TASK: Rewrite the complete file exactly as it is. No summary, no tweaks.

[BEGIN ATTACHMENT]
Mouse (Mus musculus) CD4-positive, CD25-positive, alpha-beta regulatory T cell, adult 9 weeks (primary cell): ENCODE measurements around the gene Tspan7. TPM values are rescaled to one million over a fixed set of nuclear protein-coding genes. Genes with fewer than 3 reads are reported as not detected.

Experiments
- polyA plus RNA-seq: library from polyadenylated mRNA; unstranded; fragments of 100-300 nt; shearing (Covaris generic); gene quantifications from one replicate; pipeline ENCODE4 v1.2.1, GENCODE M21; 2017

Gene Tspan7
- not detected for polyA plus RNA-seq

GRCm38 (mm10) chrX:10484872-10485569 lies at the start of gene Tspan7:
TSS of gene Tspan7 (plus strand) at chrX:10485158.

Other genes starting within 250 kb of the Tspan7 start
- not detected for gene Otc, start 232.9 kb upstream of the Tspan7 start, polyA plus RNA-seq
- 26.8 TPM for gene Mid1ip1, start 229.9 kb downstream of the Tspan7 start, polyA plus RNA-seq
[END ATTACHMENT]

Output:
Mouse (Mus musculus) CD4-positive, CD25-positive, alpha-beta regulatory T cell, adult 9 weeks (primary cell): ENCODE measurements around the gene Tspan7. TPM values are rescaled to one million over a fixed set of nuclear protein-coding genes. Genes with fewer than 3 reads are reported as not detected.

Experiments
- polyA plus RNA-seq: library from polyadenylated mRNA; unstranded; fragments of 100-300 nt; shearing (Covaris generic); gene quantifications from one replicate; pipeline ENCODE4 v1.2.1, GENCODE M21; 2017

Gene Tspan7
- not detected for polyA plus RNA-seq

GRCm38 (mm10) chrX:10484872-10485569 lies at the start of gene Tspan7:
TSS of gene Tspan7 (plus strand) at chrX:10485158.

Other genes starting within 250 kb of the Tspan7 start
- not detected for gene Otc, start 232.9 kb upstream of the Tspan7 start, polyA plus RNA-seq
- 26.8 TPM for gene Mid1ip1, start 229.9 kb downstream of the Tspan7 start, polyA plus RNA-seq